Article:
Folio from Kitab fi ma`arifat al-hiyal al-handisaya (The book of knowledge of ingenious mechanical devices) Automata by al-Jazari (d.1206); recto: illustration: The basin of the two scribes; verso: text
- Detached manuscript folio
- Calligrapher: Farruq ibn Abd al-Latif
- Historical period(s)
- Mamluk period, December 1315 (Ramadan 715 A.H.)
- Ink, opaque watercolor and gold on paper
- H x W: 30.8 x 19.7 cm (12 1/8 x 7 3/4 in)
- probably Syria
- Credit Line
- Purchase — Charles Lang Freer Endowment
- Freer Gallery of Art
- Accession Number
- Detached folio from a copy of the Kitab fi ma'arifat al-hiyal al-handasiya (The book of knowledge of ingenious mechanical devices, known as "Automata") by al-Jazari; text: Arabic in black naskh script; recto: Basin of the two scribes, an instrument for use in blood-letting, 21 lines; verso: text, one column, 21 lines; one of a group of 8 folios.
- One of the earliest and most fascinating illustrated manuscripts from the Arab world is the so-called Automata by al-Jaziri. The text is devoted to the construction of fifty mechanical devices, including different types of clocks, fountains, and containers for liquids. While the compositions are primarily intended to illustrate the mechanisms of these ingenious instruments, their vibrant colors and fine surface details enhance the pictorial interest of these early scientific manuscripts. The first chapter of the Automata discusses complicated hydraulic clocks and their various components. One such clock is adorned with a copper disc decorated with the signs of the zodiac. Each one encircles the sun and moon along its own orbit. At certain times of the day, the disc revolves and musicians play to announce the new hour.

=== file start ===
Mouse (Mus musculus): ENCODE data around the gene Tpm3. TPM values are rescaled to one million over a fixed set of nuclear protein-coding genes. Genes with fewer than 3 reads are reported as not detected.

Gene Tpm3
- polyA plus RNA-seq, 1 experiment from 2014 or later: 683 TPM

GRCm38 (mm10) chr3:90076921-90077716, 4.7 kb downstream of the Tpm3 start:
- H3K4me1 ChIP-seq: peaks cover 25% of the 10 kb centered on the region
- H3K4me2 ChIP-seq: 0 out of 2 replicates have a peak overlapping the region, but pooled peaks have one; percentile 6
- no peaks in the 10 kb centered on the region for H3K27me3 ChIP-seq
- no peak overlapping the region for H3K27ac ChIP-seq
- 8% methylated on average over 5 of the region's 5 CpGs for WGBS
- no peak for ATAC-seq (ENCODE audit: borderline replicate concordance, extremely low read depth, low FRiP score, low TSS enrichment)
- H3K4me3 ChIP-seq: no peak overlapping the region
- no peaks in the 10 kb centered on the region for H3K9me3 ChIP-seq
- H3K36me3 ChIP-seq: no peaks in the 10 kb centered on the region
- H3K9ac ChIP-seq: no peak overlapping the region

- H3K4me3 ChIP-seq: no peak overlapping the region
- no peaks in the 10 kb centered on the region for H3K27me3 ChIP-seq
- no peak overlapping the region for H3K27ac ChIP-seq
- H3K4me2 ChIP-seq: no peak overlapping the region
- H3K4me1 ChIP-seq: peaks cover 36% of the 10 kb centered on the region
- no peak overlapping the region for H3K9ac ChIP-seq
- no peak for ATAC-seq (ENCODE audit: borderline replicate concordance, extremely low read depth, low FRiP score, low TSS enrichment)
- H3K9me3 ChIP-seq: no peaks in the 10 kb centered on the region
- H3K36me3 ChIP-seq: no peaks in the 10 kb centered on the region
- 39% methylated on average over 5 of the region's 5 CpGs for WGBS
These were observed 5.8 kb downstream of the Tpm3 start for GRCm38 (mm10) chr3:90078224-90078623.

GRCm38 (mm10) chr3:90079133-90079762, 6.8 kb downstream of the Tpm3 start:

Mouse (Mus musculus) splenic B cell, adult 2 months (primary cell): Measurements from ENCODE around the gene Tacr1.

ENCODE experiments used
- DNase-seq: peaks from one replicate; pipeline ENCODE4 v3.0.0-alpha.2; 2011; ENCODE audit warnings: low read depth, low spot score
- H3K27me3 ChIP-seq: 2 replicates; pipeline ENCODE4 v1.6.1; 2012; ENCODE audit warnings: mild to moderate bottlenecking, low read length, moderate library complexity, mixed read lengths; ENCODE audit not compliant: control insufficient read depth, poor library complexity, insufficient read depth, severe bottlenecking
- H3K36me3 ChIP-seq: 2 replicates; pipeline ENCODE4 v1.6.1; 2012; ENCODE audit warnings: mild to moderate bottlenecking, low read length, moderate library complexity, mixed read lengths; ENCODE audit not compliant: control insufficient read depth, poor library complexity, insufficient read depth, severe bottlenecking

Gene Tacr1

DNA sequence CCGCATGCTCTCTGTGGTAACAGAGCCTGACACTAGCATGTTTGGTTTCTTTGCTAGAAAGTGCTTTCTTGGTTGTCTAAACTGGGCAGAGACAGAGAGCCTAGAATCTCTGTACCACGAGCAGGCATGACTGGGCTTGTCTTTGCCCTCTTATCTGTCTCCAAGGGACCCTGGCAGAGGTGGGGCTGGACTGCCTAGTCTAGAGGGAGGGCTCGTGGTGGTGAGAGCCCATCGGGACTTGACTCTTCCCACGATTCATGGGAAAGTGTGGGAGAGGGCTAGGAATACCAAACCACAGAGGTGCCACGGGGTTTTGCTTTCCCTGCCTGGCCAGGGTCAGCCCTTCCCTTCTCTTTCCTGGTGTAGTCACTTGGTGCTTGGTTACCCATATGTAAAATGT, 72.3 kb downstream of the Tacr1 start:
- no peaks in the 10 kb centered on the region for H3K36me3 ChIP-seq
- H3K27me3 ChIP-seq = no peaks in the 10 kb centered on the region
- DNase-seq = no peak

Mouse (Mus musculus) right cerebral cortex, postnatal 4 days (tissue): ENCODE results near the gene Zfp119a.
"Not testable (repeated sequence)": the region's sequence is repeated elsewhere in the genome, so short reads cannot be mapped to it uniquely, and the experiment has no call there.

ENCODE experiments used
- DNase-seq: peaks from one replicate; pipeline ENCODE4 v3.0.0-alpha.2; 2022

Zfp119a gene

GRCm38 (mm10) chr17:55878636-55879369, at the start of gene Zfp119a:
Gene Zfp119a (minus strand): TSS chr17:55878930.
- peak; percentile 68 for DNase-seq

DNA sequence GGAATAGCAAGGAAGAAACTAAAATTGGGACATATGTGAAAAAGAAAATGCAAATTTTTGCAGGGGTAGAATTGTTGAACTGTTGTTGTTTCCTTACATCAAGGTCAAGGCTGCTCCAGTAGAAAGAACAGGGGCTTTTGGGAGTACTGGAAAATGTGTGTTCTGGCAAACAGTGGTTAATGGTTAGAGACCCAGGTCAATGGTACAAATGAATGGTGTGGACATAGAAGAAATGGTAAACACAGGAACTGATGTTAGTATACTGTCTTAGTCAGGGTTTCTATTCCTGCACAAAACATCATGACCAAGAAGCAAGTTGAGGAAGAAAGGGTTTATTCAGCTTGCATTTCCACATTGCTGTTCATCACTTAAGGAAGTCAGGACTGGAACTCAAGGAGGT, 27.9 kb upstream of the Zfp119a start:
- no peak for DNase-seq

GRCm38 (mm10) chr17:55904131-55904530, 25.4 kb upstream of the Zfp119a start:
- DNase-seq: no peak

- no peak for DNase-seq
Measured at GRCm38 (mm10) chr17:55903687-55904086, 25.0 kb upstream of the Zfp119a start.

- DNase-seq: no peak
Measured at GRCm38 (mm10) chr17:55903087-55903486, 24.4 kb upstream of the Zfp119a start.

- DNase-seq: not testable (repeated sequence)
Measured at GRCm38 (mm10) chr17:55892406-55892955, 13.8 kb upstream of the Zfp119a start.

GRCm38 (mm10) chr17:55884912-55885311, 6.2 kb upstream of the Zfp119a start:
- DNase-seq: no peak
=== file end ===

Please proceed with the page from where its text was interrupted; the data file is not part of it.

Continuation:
The Basin of the Scribes belongs to the chapter on pitchers, basins, and other vessels containing or measuring liquids. The device is intended to specify the exact amount of blood taken from a patient. According to al-Jaziri, two scribes are placed on a platform supported by columns. The pens of the scribes move according to the amount of blood gathered in the basin below.
Hagop Kevorkian (1872-1962), New York to 1930 
Freer Gallery of Art, purchased from Hagop Kevorkian, New York in 1930 
 Object file, undated folder sheet note. See also Freer Gallery of Art Purchase List file, Collections Management Office.
 See note 1.
- Former owner
- Hagop Kevorkian (1872 - 1962)
- On View Location
- Currently not on view
- Collection(s) Area
- Arts of the Islamic World
- Web Resource(s)
- Google Cultural Institute
- Rights Statement
- Copyright with museum